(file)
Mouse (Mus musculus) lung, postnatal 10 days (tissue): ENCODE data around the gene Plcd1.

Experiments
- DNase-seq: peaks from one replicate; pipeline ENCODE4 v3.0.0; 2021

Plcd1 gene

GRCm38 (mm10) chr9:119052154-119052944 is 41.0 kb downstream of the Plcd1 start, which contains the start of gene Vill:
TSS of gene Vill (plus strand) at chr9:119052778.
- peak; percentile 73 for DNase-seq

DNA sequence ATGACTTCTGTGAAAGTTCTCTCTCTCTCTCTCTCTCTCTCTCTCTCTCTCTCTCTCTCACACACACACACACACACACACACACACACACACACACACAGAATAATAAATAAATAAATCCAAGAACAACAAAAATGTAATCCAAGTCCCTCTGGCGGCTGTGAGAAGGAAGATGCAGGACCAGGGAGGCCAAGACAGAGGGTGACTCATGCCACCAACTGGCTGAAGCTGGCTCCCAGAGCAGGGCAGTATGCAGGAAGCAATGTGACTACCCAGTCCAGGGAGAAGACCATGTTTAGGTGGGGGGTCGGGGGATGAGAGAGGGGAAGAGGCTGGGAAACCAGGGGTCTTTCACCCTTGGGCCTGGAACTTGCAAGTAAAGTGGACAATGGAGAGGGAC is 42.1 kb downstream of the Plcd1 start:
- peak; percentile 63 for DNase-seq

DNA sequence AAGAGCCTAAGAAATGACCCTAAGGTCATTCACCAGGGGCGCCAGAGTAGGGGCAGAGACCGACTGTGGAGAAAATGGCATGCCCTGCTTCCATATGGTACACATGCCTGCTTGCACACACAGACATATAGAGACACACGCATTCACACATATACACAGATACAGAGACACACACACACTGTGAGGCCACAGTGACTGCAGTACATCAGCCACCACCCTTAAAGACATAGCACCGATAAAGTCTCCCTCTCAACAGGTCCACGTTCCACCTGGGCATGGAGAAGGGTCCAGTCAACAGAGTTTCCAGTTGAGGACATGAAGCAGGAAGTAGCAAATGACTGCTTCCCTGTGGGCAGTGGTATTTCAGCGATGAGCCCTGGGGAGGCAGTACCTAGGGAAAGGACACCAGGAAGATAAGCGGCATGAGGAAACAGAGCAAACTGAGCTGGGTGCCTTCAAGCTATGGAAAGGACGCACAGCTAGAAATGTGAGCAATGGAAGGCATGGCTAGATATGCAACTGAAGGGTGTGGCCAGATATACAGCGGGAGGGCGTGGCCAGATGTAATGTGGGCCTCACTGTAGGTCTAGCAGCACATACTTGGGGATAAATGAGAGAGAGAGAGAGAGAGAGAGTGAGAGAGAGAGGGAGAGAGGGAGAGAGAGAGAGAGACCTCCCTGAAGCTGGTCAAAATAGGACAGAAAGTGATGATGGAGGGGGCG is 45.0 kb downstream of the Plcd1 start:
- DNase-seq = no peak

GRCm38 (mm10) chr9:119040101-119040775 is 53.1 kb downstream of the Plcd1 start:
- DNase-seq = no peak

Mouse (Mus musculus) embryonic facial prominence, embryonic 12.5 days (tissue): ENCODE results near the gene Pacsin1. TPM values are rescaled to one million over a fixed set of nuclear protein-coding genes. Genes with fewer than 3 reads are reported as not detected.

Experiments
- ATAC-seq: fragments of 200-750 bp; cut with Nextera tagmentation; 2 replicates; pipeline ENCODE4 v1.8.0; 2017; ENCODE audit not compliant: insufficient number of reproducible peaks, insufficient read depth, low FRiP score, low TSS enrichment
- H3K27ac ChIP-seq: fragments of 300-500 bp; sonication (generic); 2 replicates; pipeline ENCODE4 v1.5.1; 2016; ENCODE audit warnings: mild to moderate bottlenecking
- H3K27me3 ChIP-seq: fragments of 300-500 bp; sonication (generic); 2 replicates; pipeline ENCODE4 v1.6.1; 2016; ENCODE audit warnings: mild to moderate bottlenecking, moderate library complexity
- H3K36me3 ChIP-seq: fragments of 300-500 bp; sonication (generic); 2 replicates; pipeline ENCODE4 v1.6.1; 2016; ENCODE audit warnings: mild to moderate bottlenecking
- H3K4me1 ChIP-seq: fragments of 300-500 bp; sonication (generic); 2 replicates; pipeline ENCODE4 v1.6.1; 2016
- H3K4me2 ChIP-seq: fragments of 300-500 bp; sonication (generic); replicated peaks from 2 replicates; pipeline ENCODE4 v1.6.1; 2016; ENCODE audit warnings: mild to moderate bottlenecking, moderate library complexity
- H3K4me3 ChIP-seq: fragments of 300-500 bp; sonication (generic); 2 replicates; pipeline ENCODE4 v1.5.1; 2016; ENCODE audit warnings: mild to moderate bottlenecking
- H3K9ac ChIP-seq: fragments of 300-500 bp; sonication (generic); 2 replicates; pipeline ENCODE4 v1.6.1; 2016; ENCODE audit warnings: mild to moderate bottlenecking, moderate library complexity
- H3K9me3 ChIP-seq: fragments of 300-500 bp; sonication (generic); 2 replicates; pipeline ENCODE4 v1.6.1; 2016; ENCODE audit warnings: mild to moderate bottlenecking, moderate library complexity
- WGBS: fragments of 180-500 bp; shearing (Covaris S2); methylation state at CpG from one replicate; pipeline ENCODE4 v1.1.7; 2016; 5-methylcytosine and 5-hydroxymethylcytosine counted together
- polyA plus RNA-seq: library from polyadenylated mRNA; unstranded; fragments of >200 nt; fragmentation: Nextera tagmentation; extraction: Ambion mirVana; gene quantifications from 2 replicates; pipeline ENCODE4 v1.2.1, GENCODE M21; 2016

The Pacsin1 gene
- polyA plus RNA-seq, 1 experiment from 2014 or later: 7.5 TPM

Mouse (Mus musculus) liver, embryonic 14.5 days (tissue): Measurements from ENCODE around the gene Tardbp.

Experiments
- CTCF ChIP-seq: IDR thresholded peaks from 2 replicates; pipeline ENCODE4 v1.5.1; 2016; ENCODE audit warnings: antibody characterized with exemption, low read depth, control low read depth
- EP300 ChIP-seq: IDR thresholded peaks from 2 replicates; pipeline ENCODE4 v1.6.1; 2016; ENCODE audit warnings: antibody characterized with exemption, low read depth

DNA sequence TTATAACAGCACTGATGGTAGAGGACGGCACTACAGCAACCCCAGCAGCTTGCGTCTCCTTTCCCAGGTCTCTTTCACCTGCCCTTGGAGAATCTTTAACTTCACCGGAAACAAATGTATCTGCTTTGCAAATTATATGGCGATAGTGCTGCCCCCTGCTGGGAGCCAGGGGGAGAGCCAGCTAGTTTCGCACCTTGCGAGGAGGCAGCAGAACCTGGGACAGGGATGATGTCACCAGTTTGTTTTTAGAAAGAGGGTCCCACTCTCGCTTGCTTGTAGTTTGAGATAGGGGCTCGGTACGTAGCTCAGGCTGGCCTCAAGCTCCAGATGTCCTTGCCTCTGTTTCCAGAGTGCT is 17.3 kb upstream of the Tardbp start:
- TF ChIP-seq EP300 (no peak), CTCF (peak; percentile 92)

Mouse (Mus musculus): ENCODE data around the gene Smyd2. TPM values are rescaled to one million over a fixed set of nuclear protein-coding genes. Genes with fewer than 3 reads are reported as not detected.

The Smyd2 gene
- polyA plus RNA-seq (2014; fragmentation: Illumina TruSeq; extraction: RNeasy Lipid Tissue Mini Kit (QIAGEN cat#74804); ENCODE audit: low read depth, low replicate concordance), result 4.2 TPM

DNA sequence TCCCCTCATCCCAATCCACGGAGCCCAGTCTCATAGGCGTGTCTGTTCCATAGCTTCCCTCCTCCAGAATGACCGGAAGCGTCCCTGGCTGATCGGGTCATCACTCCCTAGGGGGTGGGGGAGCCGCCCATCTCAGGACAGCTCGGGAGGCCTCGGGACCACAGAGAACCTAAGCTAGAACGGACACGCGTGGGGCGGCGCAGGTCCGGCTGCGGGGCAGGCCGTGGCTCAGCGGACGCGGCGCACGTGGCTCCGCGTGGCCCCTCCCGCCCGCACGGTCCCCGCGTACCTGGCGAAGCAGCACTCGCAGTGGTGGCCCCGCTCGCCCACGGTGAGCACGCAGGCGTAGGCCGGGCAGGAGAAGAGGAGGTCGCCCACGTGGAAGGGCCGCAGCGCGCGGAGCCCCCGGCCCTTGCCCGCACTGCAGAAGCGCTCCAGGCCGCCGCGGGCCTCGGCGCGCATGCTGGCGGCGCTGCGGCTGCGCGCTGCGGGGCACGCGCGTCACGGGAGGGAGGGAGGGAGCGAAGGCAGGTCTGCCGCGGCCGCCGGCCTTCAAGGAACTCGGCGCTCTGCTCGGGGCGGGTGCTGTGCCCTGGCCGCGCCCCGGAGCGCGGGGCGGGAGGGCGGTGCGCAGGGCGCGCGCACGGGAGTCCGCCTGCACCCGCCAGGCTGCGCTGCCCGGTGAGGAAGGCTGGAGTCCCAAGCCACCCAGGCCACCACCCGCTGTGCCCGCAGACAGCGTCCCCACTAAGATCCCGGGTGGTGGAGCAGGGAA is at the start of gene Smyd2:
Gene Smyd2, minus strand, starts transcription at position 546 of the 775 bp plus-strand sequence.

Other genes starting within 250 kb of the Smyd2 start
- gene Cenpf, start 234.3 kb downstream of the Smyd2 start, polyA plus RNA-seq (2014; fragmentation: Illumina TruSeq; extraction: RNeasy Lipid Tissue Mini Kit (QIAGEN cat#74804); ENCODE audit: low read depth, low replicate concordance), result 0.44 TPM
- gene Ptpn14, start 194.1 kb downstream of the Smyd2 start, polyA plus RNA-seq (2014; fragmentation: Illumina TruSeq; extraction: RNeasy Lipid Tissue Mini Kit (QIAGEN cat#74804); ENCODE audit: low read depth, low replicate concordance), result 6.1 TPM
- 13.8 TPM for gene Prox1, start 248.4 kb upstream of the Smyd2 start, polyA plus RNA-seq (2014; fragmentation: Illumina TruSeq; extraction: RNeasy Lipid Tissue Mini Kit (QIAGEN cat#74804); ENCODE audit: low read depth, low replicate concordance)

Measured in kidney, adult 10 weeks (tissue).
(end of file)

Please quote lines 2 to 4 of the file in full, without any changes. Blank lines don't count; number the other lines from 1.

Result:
Experiments
- DNase-seq: peaks from one replicate; pipeline ENCODE4 v3.0.0; 2021

Plcd1 gene